Recreational fishers will reap the benefits of a new artificial reef which has been installed in Great Bay in the D’Entrecasteaux Channel. The reef, the first of its kind in Tasmania, creates new fishing opportunities for reef-attracted species in an area where little natural reef exists.
The Great Bay reef is the first of two deployments going ahead in Tasmania this year, with the second being installed at Turners Beach on the North West Coast in December.
The reef is made up of 166 pre-cast concrete modules, each weighing between 1 and 3.5 tonnes. The modules are set in a cluster arrangement across an area of four hectares and are deployed at around 12-14 metres depth. This is deep enough to attract key species but shallow enough to reduce impacts such as barotrauma. A crane mounted on a barge deployed the modules over six days, with contractors working to precisely position the modules into the desired position.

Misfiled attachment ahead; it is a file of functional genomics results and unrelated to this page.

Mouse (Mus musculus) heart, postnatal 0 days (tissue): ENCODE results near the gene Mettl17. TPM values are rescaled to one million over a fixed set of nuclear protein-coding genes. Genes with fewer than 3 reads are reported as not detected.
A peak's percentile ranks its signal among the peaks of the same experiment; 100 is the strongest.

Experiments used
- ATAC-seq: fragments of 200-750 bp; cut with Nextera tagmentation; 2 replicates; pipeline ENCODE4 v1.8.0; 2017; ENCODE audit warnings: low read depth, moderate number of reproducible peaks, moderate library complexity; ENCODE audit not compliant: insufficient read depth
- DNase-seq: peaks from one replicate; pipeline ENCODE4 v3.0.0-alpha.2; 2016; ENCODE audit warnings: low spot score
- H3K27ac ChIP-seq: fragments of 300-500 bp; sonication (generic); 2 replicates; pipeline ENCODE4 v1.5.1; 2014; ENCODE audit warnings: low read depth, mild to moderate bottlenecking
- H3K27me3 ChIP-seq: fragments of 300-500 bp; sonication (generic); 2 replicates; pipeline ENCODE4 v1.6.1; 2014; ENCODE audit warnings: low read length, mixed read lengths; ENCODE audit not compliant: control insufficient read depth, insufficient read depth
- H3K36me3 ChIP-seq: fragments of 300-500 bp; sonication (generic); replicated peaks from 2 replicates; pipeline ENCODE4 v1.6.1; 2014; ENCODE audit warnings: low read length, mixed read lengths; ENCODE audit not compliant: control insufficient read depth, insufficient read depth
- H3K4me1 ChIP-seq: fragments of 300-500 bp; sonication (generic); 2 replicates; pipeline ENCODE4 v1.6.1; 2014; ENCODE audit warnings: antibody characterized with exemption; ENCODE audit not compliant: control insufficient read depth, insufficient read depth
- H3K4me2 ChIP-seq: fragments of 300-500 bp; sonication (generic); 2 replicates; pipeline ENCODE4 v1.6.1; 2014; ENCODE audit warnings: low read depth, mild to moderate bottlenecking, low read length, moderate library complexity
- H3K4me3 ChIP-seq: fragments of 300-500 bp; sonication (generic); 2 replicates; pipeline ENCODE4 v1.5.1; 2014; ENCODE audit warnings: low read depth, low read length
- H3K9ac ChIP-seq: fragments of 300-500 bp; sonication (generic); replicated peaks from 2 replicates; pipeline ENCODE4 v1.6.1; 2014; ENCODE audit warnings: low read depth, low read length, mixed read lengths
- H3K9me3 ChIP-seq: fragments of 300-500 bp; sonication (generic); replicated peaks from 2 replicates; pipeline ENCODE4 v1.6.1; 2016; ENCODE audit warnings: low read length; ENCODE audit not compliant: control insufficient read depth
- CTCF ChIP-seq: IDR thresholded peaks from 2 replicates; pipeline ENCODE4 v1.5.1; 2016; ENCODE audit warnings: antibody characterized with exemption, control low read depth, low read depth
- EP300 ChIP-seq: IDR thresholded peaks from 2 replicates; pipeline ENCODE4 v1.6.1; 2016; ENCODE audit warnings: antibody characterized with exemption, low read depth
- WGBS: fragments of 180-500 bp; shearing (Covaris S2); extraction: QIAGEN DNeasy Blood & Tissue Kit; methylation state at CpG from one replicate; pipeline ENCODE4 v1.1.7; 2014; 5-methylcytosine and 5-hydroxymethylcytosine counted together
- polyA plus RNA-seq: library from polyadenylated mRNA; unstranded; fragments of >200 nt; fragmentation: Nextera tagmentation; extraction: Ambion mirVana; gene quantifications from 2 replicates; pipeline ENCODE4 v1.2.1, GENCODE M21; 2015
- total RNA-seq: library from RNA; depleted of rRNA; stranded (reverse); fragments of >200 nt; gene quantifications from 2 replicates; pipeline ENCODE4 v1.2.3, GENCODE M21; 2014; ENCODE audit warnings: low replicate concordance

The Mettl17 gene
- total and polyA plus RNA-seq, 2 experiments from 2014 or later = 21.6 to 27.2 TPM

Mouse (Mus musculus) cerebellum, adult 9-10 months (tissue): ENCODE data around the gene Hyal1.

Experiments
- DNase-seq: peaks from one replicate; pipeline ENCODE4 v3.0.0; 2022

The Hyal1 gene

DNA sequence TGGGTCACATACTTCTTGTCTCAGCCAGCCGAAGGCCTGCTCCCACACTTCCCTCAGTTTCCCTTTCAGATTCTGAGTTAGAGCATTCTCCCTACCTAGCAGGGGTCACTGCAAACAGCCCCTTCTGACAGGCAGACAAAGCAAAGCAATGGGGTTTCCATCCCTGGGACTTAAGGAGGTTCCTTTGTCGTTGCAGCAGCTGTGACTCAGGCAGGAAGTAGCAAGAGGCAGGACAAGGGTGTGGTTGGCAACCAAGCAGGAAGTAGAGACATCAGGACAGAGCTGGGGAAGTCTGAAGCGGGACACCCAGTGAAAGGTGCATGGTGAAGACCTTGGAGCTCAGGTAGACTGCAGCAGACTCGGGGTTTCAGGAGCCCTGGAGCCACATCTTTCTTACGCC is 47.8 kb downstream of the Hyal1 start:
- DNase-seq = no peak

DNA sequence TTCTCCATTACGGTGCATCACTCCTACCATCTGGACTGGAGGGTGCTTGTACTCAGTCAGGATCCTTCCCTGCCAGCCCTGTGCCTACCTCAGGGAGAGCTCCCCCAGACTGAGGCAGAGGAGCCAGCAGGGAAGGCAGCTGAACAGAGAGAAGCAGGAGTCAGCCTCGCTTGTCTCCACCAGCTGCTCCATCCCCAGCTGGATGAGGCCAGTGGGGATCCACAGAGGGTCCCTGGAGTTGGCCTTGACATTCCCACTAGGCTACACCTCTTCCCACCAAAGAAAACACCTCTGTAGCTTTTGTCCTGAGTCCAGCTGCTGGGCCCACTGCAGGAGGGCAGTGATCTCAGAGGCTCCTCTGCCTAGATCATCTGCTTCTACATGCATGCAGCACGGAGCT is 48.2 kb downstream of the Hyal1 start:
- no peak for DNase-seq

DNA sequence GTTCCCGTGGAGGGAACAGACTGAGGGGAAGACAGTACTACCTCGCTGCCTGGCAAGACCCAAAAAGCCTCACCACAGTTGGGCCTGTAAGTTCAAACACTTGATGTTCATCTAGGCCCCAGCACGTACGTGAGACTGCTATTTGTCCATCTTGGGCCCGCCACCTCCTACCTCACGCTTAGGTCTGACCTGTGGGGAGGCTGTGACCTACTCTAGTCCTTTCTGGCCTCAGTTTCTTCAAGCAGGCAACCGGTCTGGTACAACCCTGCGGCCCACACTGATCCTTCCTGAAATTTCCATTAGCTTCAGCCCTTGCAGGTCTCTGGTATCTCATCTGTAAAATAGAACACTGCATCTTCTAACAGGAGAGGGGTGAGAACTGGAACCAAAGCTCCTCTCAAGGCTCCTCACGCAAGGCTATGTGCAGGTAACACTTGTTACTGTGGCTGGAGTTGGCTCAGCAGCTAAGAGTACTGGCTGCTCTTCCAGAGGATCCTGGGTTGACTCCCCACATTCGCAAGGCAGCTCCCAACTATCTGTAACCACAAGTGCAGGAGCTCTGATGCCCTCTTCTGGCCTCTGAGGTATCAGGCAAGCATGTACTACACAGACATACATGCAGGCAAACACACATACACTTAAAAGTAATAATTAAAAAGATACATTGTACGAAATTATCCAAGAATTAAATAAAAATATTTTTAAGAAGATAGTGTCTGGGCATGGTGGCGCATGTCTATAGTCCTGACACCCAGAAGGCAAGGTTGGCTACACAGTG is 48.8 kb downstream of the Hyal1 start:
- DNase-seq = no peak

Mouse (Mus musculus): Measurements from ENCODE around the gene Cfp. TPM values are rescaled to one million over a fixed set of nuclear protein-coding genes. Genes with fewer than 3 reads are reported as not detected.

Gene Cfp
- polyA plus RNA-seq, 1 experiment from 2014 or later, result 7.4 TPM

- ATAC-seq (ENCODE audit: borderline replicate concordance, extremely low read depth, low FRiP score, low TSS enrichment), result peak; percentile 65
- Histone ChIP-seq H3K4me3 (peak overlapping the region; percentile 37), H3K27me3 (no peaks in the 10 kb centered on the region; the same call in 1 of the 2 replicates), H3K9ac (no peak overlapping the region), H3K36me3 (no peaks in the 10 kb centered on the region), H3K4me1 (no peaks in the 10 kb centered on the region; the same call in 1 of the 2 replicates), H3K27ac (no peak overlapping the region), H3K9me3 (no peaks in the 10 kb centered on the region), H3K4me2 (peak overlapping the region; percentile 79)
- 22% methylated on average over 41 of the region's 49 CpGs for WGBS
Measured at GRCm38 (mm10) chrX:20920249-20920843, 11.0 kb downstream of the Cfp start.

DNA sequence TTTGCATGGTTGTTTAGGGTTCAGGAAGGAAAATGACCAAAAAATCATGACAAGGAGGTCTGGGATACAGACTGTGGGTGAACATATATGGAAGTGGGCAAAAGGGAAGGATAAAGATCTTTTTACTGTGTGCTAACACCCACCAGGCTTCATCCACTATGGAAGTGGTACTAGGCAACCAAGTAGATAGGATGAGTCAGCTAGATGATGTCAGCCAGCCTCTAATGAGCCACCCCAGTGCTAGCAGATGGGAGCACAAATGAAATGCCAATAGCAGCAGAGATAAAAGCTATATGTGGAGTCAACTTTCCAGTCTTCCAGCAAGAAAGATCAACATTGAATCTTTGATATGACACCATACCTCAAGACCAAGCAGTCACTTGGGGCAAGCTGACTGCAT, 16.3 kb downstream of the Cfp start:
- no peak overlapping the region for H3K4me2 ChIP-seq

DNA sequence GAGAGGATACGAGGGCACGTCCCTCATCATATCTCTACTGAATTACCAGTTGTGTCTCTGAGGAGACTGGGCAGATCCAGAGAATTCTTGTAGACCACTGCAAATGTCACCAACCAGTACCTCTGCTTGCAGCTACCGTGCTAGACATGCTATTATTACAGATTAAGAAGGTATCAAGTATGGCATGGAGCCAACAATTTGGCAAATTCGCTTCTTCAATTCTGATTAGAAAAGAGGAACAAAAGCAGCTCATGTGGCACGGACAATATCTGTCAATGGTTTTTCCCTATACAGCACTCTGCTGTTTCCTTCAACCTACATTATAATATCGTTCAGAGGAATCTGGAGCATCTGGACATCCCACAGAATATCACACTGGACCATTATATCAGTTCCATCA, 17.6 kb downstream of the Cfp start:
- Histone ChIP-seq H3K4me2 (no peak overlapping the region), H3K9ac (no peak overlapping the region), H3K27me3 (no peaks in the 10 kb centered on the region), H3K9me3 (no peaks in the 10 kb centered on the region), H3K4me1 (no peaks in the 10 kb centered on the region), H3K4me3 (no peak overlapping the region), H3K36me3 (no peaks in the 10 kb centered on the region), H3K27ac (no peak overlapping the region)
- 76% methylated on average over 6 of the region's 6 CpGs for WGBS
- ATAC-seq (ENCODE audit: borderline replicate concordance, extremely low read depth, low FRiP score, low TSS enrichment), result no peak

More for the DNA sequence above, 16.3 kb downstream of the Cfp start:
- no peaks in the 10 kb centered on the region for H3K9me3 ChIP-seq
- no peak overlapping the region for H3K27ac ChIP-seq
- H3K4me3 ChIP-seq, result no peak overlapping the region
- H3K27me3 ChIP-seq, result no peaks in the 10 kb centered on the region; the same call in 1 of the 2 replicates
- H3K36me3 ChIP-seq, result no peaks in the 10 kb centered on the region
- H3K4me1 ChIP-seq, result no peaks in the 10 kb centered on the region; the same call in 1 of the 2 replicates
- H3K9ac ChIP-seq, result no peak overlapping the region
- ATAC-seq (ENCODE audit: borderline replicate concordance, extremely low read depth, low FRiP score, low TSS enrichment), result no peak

Artificial reef units are loaded on the barge awaiting deployment
The reefs are the fulfillment of a Tasmanian Government commitment to provide exciting new opportunities for recreational fishers. The Turners Beach reef will be comprised of similar concrete modules, totalling 152 individual units.
It is expected that species such as snapper, morwong and yellowtail kingfish will be attracted to the reef sites, particularly once marine invertebrates and macro-algae begin to colonise the modules. This process may take several years and will be closely monitored in the first five years following deployment. We look forward to seeing which fish species are caught from the reef sites and the benefits to recreational fishers in these areas.
Both reefs have received environmental approvals.
Great Bay artificial reef design